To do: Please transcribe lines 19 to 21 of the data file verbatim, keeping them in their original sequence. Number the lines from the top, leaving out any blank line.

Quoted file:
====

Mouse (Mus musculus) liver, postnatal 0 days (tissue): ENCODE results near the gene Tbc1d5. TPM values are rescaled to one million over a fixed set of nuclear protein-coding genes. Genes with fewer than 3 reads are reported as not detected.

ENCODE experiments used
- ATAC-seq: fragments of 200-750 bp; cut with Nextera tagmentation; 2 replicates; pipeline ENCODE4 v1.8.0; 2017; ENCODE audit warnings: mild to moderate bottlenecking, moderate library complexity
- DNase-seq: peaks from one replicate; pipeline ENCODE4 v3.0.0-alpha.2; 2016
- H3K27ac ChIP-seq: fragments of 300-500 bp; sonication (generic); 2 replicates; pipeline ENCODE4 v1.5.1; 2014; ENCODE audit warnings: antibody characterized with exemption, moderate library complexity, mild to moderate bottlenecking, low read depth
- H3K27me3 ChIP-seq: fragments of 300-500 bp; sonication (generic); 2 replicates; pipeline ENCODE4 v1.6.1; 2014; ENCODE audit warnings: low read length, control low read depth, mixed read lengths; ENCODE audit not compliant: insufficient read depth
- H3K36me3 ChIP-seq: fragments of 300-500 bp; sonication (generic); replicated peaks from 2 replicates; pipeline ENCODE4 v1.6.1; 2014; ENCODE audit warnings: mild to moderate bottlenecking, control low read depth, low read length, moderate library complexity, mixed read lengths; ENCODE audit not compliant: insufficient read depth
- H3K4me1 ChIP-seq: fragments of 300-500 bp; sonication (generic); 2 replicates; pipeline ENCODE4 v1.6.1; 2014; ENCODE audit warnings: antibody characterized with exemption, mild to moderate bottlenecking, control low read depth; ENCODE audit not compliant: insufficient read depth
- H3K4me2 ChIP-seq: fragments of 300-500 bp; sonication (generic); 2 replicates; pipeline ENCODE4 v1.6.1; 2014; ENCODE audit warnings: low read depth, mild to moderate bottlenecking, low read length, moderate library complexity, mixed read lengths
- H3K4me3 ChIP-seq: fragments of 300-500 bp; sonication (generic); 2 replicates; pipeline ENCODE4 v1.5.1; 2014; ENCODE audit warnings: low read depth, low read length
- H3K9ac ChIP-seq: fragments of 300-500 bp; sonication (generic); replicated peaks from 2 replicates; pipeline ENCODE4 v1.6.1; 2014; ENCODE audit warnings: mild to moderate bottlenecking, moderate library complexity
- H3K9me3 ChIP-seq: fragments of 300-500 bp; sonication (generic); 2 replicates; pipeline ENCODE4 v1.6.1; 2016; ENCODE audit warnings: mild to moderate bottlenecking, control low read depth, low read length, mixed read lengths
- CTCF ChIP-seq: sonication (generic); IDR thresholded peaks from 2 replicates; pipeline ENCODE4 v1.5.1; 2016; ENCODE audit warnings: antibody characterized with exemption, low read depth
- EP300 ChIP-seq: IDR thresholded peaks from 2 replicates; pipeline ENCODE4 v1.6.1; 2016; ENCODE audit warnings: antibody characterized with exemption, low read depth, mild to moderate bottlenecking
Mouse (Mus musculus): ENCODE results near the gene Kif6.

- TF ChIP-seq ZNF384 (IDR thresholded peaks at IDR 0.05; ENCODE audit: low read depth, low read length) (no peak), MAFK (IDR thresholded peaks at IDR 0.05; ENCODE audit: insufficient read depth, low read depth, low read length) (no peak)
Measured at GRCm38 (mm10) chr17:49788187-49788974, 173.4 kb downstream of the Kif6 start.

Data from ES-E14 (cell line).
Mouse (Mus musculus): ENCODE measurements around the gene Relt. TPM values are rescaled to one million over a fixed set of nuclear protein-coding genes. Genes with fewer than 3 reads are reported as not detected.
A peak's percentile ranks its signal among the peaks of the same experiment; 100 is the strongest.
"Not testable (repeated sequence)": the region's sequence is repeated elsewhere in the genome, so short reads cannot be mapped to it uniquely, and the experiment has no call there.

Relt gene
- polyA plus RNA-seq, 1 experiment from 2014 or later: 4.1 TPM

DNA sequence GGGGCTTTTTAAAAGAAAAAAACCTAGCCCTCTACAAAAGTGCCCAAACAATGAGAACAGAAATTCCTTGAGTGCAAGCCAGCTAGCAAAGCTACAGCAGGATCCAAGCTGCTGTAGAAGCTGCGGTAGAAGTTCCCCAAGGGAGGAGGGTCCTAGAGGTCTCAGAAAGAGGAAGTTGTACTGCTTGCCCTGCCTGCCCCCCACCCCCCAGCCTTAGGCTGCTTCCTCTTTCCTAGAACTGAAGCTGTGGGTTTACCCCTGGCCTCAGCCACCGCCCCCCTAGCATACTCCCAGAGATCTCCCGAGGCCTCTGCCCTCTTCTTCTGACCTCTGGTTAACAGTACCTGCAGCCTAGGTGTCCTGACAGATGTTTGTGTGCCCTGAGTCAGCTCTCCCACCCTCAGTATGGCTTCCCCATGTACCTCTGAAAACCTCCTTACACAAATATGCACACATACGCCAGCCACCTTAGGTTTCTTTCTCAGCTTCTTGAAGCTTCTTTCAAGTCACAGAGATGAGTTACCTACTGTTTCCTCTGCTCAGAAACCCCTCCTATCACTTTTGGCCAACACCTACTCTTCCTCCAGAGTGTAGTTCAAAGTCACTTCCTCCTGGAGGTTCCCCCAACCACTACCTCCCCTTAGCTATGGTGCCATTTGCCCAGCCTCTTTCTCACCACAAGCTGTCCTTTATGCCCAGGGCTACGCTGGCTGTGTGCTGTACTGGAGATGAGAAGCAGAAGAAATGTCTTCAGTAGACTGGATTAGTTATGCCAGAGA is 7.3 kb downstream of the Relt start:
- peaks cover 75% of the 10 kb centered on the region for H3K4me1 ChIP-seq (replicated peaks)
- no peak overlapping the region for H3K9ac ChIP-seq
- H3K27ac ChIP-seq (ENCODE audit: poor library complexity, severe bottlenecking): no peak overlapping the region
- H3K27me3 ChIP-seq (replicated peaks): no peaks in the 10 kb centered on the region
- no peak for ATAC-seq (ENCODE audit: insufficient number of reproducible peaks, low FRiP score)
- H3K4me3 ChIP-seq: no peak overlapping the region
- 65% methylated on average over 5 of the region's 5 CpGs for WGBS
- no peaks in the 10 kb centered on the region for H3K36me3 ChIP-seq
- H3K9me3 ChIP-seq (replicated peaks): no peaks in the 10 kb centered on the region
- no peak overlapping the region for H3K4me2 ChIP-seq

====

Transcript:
Mouse (Mus musculus): ENCODE measurements around the gene Relt. TPM values are rescaled to one million over a fixed set of nuclear protein-coding genes. Genes with fewer than 3 reads are reported as not detected.
A peak's percentile ranks its signal among the peaks of the same experiment; 100 is the strongest.
"Not testable (repeated sequence)": the region's sequence is repeated elsewhere in the genome, so short reads cannot be mapped to it uniquely, and the experiment has no call there.